Paul Van Ness, former videography professor and graduate of Gordon College, is performing an original composition centered upon the murder and suffering that exists in the Christmas story. “The Tidings,” a 40-minute cantata, deals with the real presence of grief in one of history’s most celebrated moments. It will be performed live at the Cabot Theatre in Beverly on December 21st at 7:30pm and recorded as a documentary for PBS in 2022.
The six songs follow the story of Herod’s edict to kill all male infants in Bethlehem who were two years old or younger. While composing the piece, Van Ness asked himself why this was part of the Christmas story. Regrettably, the coming of the Messiah was not the good news for everybody. But as Van Ness says, “True Christianity, as I see it, involves every aspect of life, and I think from the point of view of telling that story, we need to look at it from all aspects…. It shines an awful light on the incarnation.”
There is a larger human experience to account for than joy. As Van Ness explains, “Americans are famously terrible at dealing with grief, and it’s just a part of our culture that we deny a lot of the bad parts of life. And some of the ramifications are that we deny a lot of the bad results of our decisions and we don’t listen to people who struggle, either because it’s depressing to listen to them, or it makes it feel like struggle is necessary in life… which it is.” We hardly talk about the children slaughtered by government power in Bethlehem, much less those who are marginalized today. The Tidings addresses a tragedy that we cannot justify, but can help us better understand “a God who is with us through every experience in life.”
Van Ness composed this cantata in 1988 for his church’s Christmas service, as he had done for a number of years prior. He wrote The Tidings in a time where he needed to pay more attention to his own mental health and family history, with the times in life that involve more struggle. As he said, “I think art can be an incredibly great way to understand yourself and understand life… to understand God.”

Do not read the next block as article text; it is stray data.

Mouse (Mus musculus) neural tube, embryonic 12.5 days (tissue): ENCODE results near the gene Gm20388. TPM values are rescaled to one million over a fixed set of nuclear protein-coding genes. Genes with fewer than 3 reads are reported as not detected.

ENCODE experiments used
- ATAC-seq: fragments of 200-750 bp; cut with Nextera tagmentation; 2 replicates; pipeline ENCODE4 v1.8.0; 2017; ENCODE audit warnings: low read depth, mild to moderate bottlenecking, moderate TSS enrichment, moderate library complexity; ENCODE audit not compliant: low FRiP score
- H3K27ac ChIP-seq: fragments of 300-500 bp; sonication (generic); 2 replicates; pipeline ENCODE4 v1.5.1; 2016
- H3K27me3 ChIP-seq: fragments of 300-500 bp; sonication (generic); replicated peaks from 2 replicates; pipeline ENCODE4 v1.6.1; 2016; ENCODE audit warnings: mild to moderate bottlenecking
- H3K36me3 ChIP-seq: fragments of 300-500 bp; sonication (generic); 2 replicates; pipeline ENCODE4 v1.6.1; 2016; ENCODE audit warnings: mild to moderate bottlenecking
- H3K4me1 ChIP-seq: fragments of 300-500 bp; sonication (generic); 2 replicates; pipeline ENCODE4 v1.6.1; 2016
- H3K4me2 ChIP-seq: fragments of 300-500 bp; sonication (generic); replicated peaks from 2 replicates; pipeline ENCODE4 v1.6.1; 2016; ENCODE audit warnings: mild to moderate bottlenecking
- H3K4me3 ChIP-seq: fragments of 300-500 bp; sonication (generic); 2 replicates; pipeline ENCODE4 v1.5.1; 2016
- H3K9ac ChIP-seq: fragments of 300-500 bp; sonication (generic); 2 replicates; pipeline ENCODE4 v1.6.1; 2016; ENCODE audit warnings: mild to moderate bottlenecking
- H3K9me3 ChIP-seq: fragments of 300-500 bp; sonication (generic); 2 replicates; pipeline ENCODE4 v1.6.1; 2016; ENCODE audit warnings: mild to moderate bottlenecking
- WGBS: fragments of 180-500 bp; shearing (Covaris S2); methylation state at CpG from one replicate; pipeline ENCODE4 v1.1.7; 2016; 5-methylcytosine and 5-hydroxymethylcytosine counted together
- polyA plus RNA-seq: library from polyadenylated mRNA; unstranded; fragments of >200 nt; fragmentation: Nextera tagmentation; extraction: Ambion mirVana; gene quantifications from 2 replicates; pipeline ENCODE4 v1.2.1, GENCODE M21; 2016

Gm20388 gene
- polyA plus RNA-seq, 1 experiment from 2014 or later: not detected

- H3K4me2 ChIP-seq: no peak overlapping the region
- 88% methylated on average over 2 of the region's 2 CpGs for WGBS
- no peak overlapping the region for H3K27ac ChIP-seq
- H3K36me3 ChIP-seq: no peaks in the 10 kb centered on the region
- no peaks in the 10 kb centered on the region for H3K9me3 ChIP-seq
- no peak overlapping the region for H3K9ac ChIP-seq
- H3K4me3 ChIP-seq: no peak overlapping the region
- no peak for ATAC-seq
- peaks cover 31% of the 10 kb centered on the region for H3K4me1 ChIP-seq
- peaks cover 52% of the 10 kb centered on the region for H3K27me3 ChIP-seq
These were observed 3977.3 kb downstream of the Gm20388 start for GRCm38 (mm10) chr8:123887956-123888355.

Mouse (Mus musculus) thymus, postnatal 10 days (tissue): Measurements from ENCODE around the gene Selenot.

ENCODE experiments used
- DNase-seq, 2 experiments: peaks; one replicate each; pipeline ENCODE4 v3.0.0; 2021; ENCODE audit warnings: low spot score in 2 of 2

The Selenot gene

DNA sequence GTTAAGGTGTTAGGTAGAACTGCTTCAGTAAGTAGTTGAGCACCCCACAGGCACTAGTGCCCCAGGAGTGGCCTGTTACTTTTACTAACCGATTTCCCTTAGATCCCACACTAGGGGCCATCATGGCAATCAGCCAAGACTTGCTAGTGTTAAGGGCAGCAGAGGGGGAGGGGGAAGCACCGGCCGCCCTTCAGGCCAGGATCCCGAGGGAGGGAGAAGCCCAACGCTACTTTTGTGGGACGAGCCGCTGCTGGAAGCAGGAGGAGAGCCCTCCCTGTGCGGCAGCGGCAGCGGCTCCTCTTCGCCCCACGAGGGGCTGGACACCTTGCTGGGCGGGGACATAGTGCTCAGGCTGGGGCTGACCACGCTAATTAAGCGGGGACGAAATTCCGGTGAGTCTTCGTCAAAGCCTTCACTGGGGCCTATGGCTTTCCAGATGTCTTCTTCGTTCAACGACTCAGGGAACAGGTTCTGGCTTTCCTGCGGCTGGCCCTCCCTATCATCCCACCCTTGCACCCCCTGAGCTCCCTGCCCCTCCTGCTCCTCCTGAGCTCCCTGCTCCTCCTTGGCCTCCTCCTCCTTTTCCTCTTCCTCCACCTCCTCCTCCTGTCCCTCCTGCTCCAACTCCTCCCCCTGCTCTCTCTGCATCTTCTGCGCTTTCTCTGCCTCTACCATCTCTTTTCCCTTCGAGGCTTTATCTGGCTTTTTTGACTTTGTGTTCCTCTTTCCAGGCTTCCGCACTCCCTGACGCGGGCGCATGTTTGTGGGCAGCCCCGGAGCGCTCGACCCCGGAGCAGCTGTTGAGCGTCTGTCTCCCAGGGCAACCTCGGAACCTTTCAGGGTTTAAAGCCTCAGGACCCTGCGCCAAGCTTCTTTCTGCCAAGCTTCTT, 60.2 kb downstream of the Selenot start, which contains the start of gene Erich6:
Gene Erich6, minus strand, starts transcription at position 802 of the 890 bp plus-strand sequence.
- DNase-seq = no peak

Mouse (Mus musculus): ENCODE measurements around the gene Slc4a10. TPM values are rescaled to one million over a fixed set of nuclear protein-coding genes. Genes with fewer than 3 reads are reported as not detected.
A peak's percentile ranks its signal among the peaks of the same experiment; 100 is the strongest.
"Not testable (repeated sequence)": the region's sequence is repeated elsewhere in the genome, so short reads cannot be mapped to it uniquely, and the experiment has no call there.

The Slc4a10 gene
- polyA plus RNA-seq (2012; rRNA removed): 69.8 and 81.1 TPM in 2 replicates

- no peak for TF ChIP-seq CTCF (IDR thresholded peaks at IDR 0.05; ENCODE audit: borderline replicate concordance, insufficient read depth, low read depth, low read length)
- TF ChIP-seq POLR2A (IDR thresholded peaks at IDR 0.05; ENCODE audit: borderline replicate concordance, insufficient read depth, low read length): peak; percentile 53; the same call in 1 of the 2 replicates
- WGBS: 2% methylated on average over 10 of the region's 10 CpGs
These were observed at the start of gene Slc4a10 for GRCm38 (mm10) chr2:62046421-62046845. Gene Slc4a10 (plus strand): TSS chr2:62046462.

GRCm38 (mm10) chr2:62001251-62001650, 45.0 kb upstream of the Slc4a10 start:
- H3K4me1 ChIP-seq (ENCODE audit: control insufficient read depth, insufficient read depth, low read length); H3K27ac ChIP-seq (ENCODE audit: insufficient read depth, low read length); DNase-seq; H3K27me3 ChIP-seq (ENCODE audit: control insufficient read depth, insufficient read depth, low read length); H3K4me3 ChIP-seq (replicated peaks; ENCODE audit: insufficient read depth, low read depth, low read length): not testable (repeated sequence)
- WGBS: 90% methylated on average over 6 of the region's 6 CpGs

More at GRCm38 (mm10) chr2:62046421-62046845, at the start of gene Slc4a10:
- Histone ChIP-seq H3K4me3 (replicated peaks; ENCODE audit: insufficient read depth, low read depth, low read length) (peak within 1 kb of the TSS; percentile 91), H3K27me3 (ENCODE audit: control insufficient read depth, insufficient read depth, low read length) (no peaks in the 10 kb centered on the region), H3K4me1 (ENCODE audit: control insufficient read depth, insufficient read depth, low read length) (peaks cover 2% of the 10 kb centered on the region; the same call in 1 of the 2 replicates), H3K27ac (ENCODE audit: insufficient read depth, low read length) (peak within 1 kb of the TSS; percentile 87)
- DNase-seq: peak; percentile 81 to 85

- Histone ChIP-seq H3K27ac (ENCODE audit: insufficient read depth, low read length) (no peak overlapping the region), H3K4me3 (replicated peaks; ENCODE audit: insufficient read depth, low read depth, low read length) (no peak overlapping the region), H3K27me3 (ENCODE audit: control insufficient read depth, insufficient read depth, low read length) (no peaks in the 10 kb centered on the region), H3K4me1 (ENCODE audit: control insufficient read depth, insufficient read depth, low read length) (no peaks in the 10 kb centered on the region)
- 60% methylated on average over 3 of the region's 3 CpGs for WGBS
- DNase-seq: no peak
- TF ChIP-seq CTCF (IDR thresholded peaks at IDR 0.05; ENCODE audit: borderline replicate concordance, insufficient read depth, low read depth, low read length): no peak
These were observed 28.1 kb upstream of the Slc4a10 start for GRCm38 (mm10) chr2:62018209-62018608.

Responses to The Tidings have been almost unanimous from both performers and audience members: this was one of the most meaningful retellings of the Christmas story that they have experienced. The cantata, which began as a composition for a church service, is now being performed in the historic Cabot Theatre and filmed for a PBS documentary. The live performance will include fifteen minutes of carols and story which talk about the theme of loss, and the ways that it draws us closer to God.
Van Ness began composing during his time at Gordon in the 70s. As an English major, he worked for the Tartan as a reporter, photographer, and later, Editor, during the time of the Vietnam War. His involvement with the campus and anti-war demonstrations continued years later, when he became an adjunct videography professor for three different generations of Gordon students. His goal, through teaching, was to help students contribute something to the world that only they can contribute.
Through his work and spare time playing guitar in college, Van Ness realized his talent for both videography and composition. The band he started with his sister won a national record title, and he later began composing for his church. He founded CinemaSalem in 1990 and has been an independent company ever since. He is also one of the owners of the historic Cabot Theatre, and uses the space to host performances from national and local artists.
The performance of The Tidings on December 21st features Paul Van Ness as pianist, former Gordon theology professor Dr. Megan DeFranza as lead soprano, Marshunda Smith as cellist, and seven other singers. Van Ness describes the performance as “unlike anything you’ve ever experienced.” Understanding how comprehensive God’s salvation for us in the present helps us deal with the suffering that exists alongside our faith. “The story comforts us about the worst thing, and that gives anybody hope.”